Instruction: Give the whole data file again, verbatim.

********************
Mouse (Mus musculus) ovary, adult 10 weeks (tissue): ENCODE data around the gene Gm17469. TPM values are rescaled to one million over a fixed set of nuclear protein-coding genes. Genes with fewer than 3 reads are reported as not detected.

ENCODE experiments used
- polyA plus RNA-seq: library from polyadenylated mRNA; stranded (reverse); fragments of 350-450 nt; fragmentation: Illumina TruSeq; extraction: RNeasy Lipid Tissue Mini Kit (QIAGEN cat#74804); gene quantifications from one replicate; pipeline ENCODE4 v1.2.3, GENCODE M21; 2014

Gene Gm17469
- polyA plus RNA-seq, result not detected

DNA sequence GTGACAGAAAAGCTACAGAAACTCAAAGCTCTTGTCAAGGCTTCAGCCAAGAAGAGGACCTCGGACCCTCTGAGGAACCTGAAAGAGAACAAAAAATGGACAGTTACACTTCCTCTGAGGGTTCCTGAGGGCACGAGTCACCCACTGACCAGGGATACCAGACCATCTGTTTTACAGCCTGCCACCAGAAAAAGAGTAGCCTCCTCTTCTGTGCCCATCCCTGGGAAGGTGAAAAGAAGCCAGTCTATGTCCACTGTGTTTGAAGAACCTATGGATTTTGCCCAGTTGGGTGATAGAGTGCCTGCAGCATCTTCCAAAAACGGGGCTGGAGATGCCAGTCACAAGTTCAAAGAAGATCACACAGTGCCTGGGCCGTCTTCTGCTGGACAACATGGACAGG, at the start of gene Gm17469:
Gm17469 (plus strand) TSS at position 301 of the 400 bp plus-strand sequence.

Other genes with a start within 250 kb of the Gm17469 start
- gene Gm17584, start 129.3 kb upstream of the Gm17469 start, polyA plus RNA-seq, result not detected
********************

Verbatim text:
Mouse (Mus musculus) ovary, adult 10 weeks (tissue): ENCODE data around the gene Gm17469. TPM values are rescaled to one million over a fixed set of nuclear protein-coding genes. Genes with fewer than 3 reads are reported as not detected.

ENCODE experiments used
- polyA plus RNA-seq: library from polyadenylated mRNA; stranded (reverse); fragments of 350-450 nt; fragmentation: Illumina TruSeq; extraction: RNeasy Lipid Tissue Mini Kit (QIAGEN cat#74804); gene quantifications from one replicate; pipeline ENCODE4 v1.2.3, GENCODE M21; 2014

Gene Gm17469
- polyA plus RNA-seq, result not detected

DNA sequence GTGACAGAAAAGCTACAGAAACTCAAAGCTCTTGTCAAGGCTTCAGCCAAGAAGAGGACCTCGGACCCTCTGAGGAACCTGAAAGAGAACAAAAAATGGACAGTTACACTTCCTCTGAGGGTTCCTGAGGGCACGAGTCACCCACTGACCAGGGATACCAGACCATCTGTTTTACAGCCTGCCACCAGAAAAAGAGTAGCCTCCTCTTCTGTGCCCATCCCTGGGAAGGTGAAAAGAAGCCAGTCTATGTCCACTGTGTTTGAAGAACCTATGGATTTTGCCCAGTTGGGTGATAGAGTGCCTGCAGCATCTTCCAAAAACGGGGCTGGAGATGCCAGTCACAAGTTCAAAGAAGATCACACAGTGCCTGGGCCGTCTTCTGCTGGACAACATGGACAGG, at the start of gene Gm17469:
Gm17469 (plus strand) TSS at position 301 of the 400 bp plus-strand sequence.

Other genes with a start within 250 kb of the Gm17469 start
- gene Gm17584, start 129.3 kb upstream of the Gm17469 start, polyA plus RNA-seq, result not detected